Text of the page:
There is evidence of widespread use by parents of complementary and alternative therapies (CAM) including exclusion diets for their children with autism. Despite this, there is a lack of evidence to support the use of gluten and/or casein free diet as an effective intervention for persons with autism and also a lack of research on potential harms and disbenefits of such diets.Despite the problems of maintaining the integrity of such diets in the community it is possible to carry out randomised control trials to address these questions and more and adequately powered trials are needed in this area.
Marcason W. J Am Diet Assoc. 2009 Mar;109(3):572.What is the current status of research concerning use of a gluten-free, casein-free diet for children diagnosed with autism?Key Points:
- Widespread use of complementary and alternative medicine including supplements and gluten and casein free diet (GFCF).
- Drawbacks to GFCF diets: difficult for parents to follow, extra costs, extra time for preparation, risk of nutritional inadequacies, especially in children who self-restrict diets
- “….at this time more research is needed” – two studies with GFCF diets currently underway
- Implications: “nutrition professionals have an important role to play in ensuring the health and safety of autistic children whose families have chosen to pursue dietary approaches…….it’s important to urge families to regularly evaluate the pros and cons of all dietary approaches to treatment.”
Goday P. Whey Watchers and Wheat Watchers: The Case Against Gluten and Casein in Autism. Letter to the Editor. Nutrition in Clinical Practice Nutr Clin Pract. Nutr 2008 Dec-2009 Jan?“Given the present state of the literature, it is hard to find evidence to support the GFCF diet. We do not believe that parents of children with autism are likely to agree; however, we are on the side of the autistic children, and we first wish to do them no harm.”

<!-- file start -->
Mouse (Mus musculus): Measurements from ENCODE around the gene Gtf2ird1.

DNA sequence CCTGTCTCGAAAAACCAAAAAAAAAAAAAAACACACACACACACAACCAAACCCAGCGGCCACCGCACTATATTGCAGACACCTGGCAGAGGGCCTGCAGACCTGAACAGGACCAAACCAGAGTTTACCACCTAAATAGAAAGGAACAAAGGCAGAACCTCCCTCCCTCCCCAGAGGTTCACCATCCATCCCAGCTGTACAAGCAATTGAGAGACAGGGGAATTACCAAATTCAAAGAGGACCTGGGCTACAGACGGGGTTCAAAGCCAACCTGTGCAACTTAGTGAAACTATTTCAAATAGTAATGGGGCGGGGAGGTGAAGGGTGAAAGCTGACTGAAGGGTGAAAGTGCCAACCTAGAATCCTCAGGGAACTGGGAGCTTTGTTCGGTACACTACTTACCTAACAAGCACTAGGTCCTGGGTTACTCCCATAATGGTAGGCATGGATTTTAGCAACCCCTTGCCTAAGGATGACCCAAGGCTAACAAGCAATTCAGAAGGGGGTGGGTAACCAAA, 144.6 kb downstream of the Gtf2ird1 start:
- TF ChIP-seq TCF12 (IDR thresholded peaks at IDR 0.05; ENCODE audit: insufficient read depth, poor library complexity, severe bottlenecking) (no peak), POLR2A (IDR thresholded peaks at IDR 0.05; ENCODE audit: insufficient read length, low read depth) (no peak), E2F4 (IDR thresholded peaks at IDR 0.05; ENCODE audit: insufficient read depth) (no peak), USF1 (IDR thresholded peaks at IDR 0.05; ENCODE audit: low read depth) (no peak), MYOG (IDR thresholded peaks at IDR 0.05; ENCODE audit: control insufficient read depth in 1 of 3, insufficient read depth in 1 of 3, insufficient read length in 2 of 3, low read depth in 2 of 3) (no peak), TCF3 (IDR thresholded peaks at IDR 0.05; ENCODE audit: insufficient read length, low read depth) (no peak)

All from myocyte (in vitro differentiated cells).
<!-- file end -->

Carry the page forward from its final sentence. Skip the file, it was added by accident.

Jyonouchi H. Food Allergy and Autism Spectrum Disorders: Is There a Link? Current Allergy and Asthma Reports 2009;9:194–201
OBJECTIVE: Gastrointestinal (GI) symptoms are common comorbidities in children with autism spectrum disorders (ASDs). Parents often attribute these GI symptoms to food allergy (FA), although an evaluation for IgE-mediated FA is often unrevealing. Our previous studies indicated a high prevalence of non–IgE-mediated FA in young children with ASDs. Therefore, non–IgE-mediated FA may account for some but not all GI symptoms observed in children with ASDs. This raises the question of what treatment measures are applicable to ASD children with GI symptoms. A wide variety of dietary supplements and dietary intervention measures for ASD children have been promoted by medical professionals practicing complementary and alternative medicine despite the lack of rigorous scientific c validation in most instances. This review summarizes possible (or proposed) etiologies of GI symptoms in ASD children and discusses risks and possible benefits of intervention measures promoted by complementary and alternative practitioners, with emphasis on FA.
RESULTS: In summary, convincing data support the presence of chronic GI inflammation in ASD children, but the etiology of this GI inflammation is not well understood and is likely affected by multiple genetic and environmental factors. NFA can partially explain the GI symptoms and apparent beneficial effects of dietary interventions in some ASD children, especially young ASD children. Apparent effects of oral vancomycin and altered commensal flora reported in ASD children may be explained partially by dysbiosis, which is likely associated with multiple environmental and, possibly, genetic factors. Further studies are required to understand the etiology of GI symptoms observed in ASD children.